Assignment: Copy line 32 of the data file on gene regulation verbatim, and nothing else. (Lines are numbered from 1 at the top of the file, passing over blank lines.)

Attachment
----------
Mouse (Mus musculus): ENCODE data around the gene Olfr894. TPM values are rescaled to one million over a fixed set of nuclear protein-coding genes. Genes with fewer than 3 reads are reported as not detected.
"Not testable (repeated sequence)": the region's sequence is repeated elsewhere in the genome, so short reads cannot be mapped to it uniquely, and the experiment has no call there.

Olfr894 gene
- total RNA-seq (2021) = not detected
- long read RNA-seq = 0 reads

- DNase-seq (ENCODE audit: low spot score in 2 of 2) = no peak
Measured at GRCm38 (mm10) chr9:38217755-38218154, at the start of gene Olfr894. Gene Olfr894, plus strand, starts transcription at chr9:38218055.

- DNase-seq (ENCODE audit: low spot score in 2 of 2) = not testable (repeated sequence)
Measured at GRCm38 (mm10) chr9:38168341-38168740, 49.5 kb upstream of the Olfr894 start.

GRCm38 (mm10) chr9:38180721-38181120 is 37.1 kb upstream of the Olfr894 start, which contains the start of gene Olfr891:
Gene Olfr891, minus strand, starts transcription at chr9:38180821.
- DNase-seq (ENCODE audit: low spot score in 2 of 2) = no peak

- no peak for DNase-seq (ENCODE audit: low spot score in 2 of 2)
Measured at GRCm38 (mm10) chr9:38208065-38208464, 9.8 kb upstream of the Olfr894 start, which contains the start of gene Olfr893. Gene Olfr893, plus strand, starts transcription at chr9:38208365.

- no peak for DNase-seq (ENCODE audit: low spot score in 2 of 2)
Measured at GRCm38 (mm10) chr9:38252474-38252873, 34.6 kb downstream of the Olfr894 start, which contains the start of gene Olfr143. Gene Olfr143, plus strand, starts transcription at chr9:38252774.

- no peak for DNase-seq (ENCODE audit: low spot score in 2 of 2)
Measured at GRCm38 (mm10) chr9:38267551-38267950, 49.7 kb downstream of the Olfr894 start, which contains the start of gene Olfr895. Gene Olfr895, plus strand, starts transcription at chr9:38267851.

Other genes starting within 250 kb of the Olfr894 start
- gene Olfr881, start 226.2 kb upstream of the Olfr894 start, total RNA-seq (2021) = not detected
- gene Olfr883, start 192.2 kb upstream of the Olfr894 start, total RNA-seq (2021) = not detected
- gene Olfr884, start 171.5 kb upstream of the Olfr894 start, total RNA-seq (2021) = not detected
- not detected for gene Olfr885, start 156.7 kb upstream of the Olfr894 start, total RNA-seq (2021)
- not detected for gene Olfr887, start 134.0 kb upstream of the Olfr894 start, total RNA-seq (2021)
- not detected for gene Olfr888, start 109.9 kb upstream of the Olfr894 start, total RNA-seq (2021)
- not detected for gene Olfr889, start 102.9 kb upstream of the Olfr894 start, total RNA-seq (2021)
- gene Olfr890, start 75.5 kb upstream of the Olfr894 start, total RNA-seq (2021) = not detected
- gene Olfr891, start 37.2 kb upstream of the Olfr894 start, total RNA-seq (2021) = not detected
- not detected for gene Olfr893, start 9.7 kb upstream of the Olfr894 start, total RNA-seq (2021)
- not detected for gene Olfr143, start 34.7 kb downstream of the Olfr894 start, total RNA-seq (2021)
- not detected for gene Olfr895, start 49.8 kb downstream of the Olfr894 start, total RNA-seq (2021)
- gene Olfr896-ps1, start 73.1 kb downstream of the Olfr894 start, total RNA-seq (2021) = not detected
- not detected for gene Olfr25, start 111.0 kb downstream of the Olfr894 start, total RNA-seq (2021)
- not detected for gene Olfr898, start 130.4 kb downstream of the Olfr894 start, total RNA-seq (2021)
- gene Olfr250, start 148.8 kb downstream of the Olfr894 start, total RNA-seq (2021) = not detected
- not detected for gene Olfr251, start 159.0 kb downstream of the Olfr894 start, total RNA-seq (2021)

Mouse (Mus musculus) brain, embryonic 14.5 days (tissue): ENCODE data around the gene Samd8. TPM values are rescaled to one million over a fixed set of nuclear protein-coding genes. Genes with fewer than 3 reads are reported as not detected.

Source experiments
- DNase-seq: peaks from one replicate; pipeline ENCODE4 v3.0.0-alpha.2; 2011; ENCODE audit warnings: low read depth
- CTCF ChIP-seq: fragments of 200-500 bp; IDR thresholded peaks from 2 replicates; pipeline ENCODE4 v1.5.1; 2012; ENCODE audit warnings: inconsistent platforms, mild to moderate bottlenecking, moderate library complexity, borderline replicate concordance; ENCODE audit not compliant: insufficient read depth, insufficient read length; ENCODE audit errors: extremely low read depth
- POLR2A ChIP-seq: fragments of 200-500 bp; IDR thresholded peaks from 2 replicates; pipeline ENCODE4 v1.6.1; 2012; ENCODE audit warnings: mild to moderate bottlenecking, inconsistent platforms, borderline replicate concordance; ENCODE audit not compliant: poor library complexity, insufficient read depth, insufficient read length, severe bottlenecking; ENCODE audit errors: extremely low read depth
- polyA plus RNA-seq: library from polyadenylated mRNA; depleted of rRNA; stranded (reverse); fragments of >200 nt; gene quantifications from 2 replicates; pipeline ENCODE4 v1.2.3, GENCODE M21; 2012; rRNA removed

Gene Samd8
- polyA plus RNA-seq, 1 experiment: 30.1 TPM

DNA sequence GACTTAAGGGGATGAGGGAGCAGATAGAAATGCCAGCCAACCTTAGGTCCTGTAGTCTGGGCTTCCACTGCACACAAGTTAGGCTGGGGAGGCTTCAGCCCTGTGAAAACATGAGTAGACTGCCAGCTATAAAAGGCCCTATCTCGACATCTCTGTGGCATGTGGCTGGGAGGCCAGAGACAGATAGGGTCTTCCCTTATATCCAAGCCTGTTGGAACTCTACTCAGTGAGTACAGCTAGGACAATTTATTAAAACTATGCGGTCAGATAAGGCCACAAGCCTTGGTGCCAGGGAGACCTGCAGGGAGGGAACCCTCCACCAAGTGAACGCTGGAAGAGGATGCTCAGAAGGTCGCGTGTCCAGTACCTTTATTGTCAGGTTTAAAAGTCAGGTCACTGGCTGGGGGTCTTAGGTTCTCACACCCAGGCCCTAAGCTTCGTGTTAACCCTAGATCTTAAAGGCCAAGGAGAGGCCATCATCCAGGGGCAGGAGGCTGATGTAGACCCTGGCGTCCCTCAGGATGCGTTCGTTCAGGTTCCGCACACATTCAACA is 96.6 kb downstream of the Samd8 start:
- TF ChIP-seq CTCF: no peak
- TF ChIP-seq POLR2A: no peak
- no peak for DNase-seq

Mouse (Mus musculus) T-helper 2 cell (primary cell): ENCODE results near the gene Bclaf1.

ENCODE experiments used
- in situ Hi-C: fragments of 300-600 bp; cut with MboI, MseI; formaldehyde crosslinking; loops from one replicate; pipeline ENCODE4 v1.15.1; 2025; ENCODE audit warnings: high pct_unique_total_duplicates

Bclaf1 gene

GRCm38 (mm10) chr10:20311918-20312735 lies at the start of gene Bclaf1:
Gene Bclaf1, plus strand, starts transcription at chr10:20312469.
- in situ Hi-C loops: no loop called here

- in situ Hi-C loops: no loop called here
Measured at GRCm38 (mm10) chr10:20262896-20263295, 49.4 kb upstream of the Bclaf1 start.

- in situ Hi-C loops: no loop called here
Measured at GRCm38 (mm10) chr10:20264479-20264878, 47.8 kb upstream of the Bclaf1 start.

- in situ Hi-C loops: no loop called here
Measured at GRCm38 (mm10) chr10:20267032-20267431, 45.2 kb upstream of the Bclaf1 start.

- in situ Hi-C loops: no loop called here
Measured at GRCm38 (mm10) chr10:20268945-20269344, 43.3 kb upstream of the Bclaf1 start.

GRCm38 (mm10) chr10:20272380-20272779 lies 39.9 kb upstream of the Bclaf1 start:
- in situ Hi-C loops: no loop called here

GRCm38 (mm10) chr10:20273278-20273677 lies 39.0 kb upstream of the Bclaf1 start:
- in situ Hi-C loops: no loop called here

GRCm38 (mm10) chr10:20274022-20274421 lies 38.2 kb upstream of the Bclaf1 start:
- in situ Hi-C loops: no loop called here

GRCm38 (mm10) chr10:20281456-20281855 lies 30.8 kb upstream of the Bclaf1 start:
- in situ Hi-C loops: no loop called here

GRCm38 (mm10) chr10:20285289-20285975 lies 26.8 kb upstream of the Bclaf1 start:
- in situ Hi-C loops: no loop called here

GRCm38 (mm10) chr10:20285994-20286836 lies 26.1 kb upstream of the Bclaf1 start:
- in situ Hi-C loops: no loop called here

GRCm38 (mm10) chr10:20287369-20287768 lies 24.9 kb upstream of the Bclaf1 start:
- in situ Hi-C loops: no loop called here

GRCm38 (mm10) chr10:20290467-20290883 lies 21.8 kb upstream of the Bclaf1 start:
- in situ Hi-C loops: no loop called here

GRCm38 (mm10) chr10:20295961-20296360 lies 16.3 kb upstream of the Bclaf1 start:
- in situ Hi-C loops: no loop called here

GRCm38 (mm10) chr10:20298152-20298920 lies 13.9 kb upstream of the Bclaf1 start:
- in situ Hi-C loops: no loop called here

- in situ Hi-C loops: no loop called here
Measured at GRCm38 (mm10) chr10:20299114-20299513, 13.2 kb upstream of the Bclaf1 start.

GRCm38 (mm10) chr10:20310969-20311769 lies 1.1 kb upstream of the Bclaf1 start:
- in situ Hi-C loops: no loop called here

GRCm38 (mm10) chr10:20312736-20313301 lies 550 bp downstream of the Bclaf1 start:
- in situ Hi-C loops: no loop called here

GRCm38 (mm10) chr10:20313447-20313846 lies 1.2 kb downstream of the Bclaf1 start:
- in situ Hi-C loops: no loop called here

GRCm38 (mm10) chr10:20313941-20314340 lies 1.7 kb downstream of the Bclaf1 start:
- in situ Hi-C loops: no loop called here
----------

- gene Olfr896-ps1, start 73.1 kb downstream of the Olfr894 start, total RNA-seq (2021) = not detected